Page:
Monthly Archives: April 2014

Daily Vitamin #15 – iOS Web Server, Ubuntu 14.04LTS

Lightweight GCD based HTTP server for OS X & iOS (includes web based uploader & WebDAV server)

GCDWebServer was originally written for the ComicFlow comic reader app for iPad. It allow users to connect to their iPad with their web browser over WiFi and then upload, download and organize comic files inside the app.


Ubuntu 14.04LTS – New LTS, desktop looks lot more like Mac OS X, which means it’s friendlier to use.

Tips for Starting Haskell

I began recording a series of Haskell screencasts, but as always, had to move all my focus aways from anything personal due to work. Rather than throwing the notes away, I’ll post some of them here as I go through my spring cleaning.

Below are the links I was going to mention in the screencast.

To install Haskell on your Mac, use Homebrew by following these steps:
$ brew update
$ brew install haskell-platform
$ echo 'export PATH=~/.cabal/bin:$PATH' >> ~/.zshrc
$ cabal update

Please be advised that I use zsh, so that’s why the third step is .zshrc. If you use bash, then change that to .bashrc or .profile.

To verify that the installation, start ghci.

cabal is a package manager for the platform. Test the cabal by installing pandoc (since it’s an essential tool, right?) for documentation since we all LOVE documentation. ;)
$ cabal install pandoc

BTSync – Better Alternative to Dropbox

Although I still think that Dropbox is a great service, I just didn’t like the limitation and uneasy feeling of having my files sitting on someone else’s server. That’s why when BTSync came out, I decided to give it a try and it’s been a year since I switched and thought it was about time I gave my thoughts.

I won’t go into technical details here, but it’s not any insecure than other services. You can find more about it at


Things I Like

1. The file syncs lot faster between my computers.
2. Works without making me think about it.
3. The files are on my machines and on my server with a web UI. See below.
4. Free!!!
5. Automatically syncs anywhere.
6. Did I mention it’s FAST?
7. Super easy to set up.

From Security Now

Final Thoughts

Don’t let the “beta” fool you. I’ve been using this for over a year and didn’t even know that this was still in beta. It’s lot better than Dropbox since it also keeps versions for you just in case you make the mistake of deleting files. I personally believe that BTSync IS the Dropbox killer. I have yet to find anything that would make me think that Dropbox is a better product.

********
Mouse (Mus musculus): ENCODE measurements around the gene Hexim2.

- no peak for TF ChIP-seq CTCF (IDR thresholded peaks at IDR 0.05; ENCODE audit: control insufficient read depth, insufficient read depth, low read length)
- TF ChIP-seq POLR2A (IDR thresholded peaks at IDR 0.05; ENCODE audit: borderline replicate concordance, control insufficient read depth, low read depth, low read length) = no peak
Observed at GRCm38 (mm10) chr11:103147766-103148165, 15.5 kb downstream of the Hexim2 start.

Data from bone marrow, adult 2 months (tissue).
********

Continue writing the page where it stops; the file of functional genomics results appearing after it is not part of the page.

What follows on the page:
Cocoa’s Nil Behavior to Ruby

As you may or may not know, when you send a message to nil in Cocoa, it doesn’t do anything and certainly doesn’t raise any exception. You may or may not agree with the design, but we’ve all programmed just fine with this fact.

Having said that, what if you wanted the same behavior in Ruby?

NilClass.class_eval { define_method(:method_missing) {|*args| self} }

Is this a good idea?

* this is a code joke, please don’t take it too seriously


If you’re a manager or is about to become one, try these lessons I’ve learned starting from business school (I have a degree in Finance) and all throughout my career at this point. I realized that I’ve forgotten some of these and this is a great reminder.

The best managers do not “manage”, instead, they inspire and create the right working environment for others to flourish. They also hire the right people for the job with the personality that fits the team, no matter how talented someone is. The same goes for getting rid of anyone that throws off the team balance.

Here’s my list of “things”:

  1. Always eat together. I made it mandatory for everyone to eat lunch together. I never compromised on this and you shouldn’t either.
  2. Don’t interfere with productive creativity. In other words, stay out of the way and let people soar.
  3. Learn to sell your ideas. The sales skill I learned (yes, it’s learned, not born with as some people would say) still applies to all aspects of my life.
  4. Always put yourself in their shoes.
  5. Entertain. People should look forward to talking to you, not dread it
  6. Protect your people. Never throw anyone under the bus, even if they deserve it.
  7. Listen!
  8. Don’t try to change things that will never change. It’s okay to accept the fact that cows can’t talk no matter how hard you try to teach it.

Rehashing Old Contents

I’ve realized that when I switched over to, I abandoned lots of personal notes from RubyHead blog. In any case, now that I’m going through digital spring cleaning, I’m going to transfer them here.

Passing in Arguments to Rake – My Way

** This is an update from RubyHead post ***

I’ve seen many interesting ways to pass arguments to rake tasks. The fact of matter is, I really don’t like messing around with any constant or global variable. Here’s how I like to do it.

rake mytask:do_something 1 2 3

Arguments 1, 2, and 3 will be available in the task. Therefore, if you look at the arguments($*), you’ll see [“mytask:do_something”, “1”, “2”, “3”]. Just reject the first in the Array and you got yourself arguments

Here’s another example of passing in “Hash”. This is with quotes because there’s a bit of manipulation needed.

rake mytask:do_something setting:WHATEVER user:me

Using the argument facility built into Ruby, just create a hash inside of my task. I can even create a method to do this for all tasks. Below is my implementation.

desc "my task do something"
task :do_something => :environment do
  options = {}
  $*.each {|arg| options[arg.split(":")[0]] = arg.split(":")[1]}
  options.reject! {|k,v| v == "" || v.nil? }
  # I now have {"setting" => "WHATEVER", "user" => "me"}
  # for whatever I want to do.
  # ...


Make sure you have exit or it will try to run arguments as a series of tasks.

I think it’s cleaner and easier way to do it, but that’s just my opinion. By the way, $* has an alias, ARGV.